Friday, 9 December 2016

2017: Year of the Welsh Porpoise!

Let’s get them Protected!!!!

Join Sea Trust for….

New Year’s Day Porpoise watch with Sea Trust at Strumble Head
Breaching porpoise: Image, Ken Barnett
Join us at Strumble Head for our annual New Year’s Porpoise watch
Starts 14:30-15:30 1st of January 2017!

 (If weather bad we will try again on the 2nd)

Thursday, 8 December 2016

Strumble Diary 8/12/16 A glut of Gannets

Unbeknownst to us, Ken had done an early shift but reported little activity when we caught up with him later in the day and most of it pretty furtive with animals just showing fin tips and frustrating his efforts to get pic's
Chantelle and I got there a couple of hours later and I was surprised to see at least forty Gannets foraging over a pretty well defined tide-race which resembled a long shiny river.

All the Porpoise action seemed to be on the edges of the race, we had quite a good click count  but the strong sun, messy choppy water and reflected glare creating a pattern of dark and shiny waves made spotting them very difficult.
So many shots were no more than splashes...
Several Gannets had plunged in but the porpoise just showing briefly at about 7 O clock from the middle gannet was typical of what was going down...
This is not work for the inexperienced , most people would not have seen this animal...
Most days I would have deleted these pic's but these are hard won records.

 I am sure we missed quite a lot. The Gannets were really excited and we had mass dives of five or six birds on several occasions but the porpoises were  not always visible due to the disturbed and glary conditions.

More Thesher Stuff..

Wednesday, 7 December 2016

Strumble Diary 07/12/2016

High winds, low cloud, occasional rain deteriorating as the morning went by and choppy seas. Just the sort of day no sensible person would venture to Strumble. Then again the Sea Trust crew don't always do sensible. I arrived there about 9.35 ish and first look through the binos produced a single porp. That was it for nearly an hour but as the two tides met a bit more action happened. In all I would estimate that I saw close on forty animals passing through east to west with only a few traversing the tide race or stopping off to forage. As I was about to leave Cliff, Chantelle and Theresa arrived to do a count so I stayed to lend an extra pair of eyes. The count was very low as was to be expected at the stage of and slowness of the tide but it's still valuable data all the same. We all left after the count was complete. Due to the conditions the images today are not of a high quality but serve as a record nonetheless.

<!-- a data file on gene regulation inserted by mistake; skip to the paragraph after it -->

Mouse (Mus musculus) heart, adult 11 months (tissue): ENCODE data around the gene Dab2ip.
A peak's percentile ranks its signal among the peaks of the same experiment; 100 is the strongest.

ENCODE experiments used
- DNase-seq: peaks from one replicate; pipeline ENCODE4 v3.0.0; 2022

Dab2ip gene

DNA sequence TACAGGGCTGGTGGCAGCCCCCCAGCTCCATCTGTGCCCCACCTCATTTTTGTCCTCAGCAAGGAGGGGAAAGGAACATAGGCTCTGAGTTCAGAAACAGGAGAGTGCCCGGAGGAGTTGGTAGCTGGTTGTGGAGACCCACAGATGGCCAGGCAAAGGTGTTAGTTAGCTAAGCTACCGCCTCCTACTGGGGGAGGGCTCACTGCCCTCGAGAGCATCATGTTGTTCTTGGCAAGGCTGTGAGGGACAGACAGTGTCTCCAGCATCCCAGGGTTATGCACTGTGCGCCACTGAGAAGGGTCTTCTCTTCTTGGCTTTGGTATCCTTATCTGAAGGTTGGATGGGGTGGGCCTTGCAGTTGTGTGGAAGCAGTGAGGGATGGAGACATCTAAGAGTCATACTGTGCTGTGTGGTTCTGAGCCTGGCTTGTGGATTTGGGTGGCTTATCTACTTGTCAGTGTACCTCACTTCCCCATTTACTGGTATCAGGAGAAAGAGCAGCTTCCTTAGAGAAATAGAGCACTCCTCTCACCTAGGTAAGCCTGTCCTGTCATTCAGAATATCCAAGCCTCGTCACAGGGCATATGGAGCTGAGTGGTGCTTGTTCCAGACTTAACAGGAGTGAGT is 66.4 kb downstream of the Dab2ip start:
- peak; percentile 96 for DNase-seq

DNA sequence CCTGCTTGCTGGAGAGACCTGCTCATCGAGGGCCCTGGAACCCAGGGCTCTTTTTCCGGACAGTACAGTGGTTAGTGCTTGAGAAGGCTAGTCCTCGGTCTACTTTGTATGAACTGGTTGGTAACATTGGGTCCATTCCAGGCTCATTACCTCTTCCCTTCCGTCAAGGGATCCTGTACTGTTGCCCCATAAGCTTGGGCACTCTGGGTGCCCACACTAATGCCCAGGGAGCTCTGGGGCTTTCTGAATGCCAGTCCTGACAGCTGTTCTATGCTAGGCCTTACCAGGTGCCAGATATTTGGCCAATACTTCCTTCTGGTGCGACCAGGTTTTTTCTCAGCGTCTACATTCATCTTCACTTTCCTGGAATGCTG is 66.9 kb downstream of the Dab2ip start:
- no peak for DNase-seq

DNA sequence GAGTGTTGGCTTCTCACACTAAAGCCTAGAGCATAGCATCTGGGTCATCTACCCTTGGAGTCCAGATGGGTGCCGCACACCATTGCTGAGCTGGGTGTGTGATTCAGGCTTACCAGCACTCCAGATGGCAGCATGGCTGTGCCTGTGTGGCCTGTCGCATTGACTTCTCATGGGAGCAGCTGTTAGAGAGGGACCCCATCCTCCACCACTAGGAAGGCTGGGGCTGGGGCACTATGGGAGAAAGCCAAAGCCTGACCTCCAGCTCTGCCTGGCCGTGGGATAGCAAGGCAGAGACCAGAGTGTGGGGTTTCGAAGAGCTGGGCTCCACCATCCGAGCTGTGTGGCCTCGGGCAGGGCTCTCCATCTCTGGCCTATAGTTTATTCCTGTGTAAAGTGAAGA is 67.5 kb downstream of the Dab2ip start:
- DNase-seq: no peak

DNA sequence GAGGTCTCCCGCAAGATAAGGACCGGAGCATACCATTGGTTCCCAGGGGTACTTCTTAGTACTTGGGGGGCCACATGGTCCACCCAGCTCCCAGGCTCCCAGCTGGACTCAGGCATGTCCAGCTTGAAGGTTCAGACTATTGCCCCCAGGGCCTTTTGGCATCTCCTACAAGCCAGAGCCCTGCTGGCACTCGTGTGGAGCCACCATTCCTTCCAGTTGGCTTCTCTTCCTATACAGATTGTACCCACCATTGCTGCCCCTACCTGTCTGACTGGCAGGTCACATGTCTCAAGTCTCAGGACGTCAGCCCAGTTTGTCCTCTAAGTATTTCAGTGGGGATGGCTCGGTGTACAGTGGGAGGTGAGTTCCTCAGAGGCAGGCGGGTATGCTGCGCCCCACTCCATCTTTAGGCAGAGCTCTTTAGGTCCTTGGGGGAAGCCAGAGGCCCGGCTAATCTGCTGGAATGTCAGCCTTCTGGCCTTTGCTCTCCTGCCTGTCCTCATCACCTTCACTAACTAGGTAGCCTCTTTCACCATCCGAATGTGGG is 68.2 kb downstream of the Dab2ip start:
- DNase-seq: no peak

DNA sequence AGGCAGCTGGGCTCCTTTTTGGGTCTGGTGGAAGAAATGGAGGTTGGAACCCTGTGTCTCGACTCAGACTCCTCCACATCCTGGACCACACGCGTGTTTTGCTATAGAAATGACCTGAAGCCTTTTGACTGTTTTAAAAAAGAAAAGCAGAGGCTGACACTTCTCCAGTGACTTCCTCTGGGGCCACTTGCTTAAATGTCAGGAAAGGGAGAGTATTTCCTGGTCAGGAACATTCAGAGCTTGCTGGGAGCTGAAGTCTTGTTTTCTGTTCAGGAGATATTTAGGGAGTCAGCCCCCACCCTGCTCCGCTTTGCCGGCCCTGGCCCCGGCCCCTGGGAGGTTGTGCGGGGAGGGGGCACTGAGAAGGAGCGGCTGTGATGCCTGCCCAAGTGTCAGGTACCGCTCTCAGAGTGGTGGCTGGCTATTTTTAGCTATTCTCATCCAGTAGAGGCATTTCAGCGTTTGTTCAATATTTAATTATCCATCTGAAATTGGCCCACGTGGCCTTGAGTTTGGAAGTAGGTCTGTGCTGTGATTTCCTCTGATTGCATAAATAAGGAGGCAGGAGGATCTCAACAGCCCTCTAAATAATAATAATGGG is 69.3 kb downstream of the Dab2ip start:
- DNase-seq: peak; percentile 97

Photobombed by a Greater Blackback Gull.

Sometimes this is all you see. 4 inches of fin at a quarter mile.

We got jellies Baby!

Our Click Count at Strumble yesterday was hampered by a view restricted by murky weather conditions and a a strong SE wind kicking up the outer area that was visible. 
Add to that a fishing boat re-locating its pots in the area we regard as the hot spot and it was a bit early in the tidal cycle might account for the count was way down on the big counts of earlier in the month. However we still probably saw more porpoises in the hour than anyone else in the UK!
None the less 
The stars of the show were a couple of large Rhizostoma Pulmo, or to give them their common name "Barrel Jellyfish" which were spotted by Chantelle close in to the cliffs below us. The larger of the two looked to be about half a metre in diameter.